(How could I not make the pun?)
Take a Shakespearean drama. Reduce it to two acts. Cut out most of the dialog, but keep all of the monologues and asides. Now remove all the props, but keep one fan. Slow the speech down. And the movements. Slow them down more. More. Even more. Now sing the lines like a Buddhist chant. Now do it in Japanese.
Welcome to Noh.
Not from Nohwhere
Among many of China’s ancient cultural imports to Japan was a variety-show style of theatre called gagaku. Over eight centuries, it mingled with Japan’s original fine arts, and morphed and spun offshoots. One of these focused on storytelling set to music, chant, and dance, and rose just as Japanese literature was taking hold (among the literate upper classes).
Throughout most of the art’s history, Noh entertained the aristocracy: the royal family, the daimyo, and, rarely, wealthy merchants. Most of its audience where the samurai class. However, the Kaga lords of Japan’s Edo era opened the theatre up to the public.
Alongside Noh, kyogen, a shorter, more comical theatre style developed with wide appeal. Kyogen plays use wildly more dynamic voicing, simpler costuming, fewer characters, and no masks, as opposed to Noh, which uses Noh masks. (I have noh shame.) Today, Noh and kyogen plays are often presented in the same program, with the kyogen comedies providing relief between the longer, heavier Noh dramas.
No Noh Like Hosho
Several schools of Noh exist, each with different emphases and styles. The Hosho School, named for its founder and principle performer Dayu Hosho, presented abstract, simple dance against a more complex musical scale. Hosho conveyed a dignity and refinement that appealed to patrons in both the ruling shogunate and particularly with the Kaga region’s daimyo.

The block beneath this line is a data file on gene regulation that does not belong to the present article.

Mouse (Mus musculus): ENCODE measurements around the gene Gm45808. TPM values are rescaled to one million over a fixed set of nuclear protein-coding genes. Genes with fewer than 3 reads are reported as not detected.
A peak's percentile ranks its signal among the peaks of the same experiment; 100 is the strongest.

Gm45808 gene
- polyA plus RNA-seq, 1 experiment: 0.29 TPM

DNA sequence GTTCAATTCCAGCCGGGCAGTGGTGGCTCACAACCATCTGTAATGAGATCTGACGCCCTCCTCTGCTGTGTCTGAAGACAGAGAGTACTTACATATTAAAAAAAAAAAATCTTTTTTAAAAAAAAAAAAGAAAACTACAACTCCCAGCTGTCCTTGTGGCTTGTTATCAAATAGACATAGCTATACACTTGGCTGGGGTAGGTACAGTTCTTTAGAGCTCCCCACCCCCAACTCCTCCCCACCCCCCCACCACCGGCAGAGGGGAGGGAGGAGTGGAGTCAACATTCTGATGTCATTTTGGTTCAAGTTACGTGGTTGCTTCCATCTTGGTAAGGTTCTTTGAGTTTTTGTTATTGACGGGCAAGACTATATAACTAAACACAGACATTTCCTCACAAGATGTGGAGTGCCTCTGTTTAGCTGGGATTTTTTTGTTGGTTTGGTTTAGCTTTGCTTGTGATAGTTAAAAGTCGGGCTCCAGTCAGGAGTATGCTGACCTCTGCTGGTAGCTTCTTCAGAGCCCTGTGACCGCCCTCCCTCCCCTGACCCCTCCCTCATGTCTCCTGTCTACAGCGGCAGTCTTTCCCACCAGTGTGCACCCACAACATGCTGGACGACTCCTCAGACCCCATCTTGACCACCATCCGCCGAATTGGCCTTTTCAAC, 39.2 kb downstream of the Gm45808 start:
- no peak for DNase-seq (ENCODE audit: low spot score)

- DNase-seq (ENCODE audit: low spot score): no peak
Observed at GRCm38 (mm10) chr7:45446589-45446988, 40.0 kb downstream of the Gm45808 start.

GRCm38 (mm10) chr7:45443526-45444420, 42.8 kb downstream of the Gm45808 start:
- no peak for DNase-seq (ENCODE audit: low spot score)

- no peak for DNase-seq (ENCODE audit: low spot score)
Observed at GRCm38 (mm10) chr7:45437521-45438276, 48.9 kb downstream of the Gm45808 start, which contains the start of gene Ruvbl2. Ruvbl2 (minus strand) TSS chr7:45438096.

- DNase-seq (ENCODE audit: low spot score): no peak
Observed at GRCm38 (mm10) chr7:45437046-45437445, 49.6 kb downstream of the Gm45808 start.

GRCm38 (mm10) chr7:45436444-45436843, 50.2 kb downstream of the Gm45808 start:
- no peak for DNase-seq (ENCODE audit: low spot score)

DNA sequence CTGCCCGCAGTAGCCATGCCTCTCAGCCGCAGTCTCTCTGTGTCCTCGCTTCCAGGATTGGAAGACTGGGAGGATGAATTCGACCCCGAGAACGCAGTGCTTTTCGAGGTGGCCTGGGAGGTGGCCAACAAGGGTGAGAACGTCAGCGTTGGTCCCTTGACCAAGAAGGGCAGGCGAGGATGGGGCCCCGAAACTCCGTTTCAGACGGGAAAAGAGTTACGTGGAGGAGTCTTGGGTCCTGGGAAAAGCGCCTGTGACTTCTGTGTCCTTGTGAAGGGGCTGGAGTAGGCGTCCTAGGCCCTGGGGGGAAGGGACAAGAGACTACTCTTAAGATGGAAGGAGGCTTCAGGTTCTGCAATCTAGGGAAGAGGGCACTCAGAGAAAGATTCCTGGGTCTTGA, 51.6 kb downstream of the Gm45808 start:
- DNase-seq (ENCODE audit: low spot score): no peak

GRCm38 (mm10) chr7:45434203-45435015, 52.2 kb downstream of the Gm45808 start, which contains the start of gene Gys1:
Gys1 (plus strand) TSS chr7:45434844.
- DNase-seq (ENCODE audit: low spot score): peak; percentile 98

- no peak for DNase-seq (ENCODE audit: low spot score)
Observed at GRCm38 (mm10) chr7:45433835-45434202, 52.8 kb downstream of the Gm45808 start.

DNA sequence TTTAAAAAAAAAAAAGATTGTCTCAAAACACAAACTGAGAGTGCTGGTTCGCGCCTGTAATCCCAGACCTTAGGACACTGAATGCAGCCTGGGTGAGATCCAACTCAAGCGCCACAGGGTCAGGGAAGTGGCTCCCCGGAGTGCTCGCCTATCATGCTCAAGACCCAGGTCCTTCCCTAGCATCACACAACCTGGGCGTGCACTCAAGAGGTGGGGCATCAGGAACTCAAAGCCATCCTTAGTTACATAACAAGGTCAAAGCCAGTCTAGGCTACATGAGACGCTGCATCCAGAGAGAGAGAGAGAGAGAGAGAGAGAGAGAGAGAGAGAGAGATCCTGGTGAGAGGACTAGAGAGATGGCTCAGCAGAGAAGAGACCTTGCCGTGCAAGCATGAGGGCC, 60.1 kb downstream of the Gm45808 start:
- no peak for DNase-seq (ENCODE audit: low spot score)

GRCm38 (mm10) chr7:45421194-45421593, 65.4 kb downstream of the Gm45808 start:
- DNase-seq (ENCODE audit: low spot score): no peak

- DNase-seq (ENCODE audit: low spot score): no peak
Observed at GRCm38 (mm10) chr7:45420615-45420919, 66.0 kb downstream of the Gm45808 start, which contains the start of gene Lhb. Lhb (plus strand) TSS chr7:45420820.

The term “Kaga-Hosho” became popularized after Shiyuki, a renowned Noh actor originally from Tokyo, moved to Kanazawa and added his own influences the art. Kanazawa and it’s surrounding Kaga region became the center for the Hosho School’s continued development.
Kaga was notable for allowing the plebes—I mean the citizenry to participate in Noh plays by becoming assistants to professional Noh actors as a second job. These citizens were permitted to take stage names and enjoyed tax exemptions for their contribution to the art. It became common to hear carpenters and gardeners working atop roofs and trees to chant their songs, lending to the adage, “In Kanazawa, Noh rains from the heavens.”
Nearly Noh More
During the Meiji Restoration, the samurai class was abolished, and a massive audience—and income—for Noh was lost. Financial strains forced many full-time performers to seek work elsewhere. The masters who remained were often relocated by their patron lords to other locations. The art declined significantly, and was in danger of being lost forever.
Kanazawa’s 12th Daimyo, Lord Nariyasu Maeda, a military man and Imperial Conselor, was an emphatic patron of Kaga-Hosho. At the age of 68 and alongside Kuro Hosho, the then grandmaster of the Hosho School, Maeda performed Choryo and Ataka for Emperor Meiji and Empress Shoken, respectively. A few months later, Kuro Hosho performed Mochizuki for United States President Grant, internationally solidifying Noh and kyogen as high Japanese art.
In Kanazawa, Noh rains from the heavens.
Then, Kaga’s investment in its citizenry paid off. A footwear salesman, Kichinosuke Sano, had developed an intense interest in Noh, encouraged by its accessibility and cultural influence in the region. He invested heavily in collections of costumes and masks and even built his own theatre.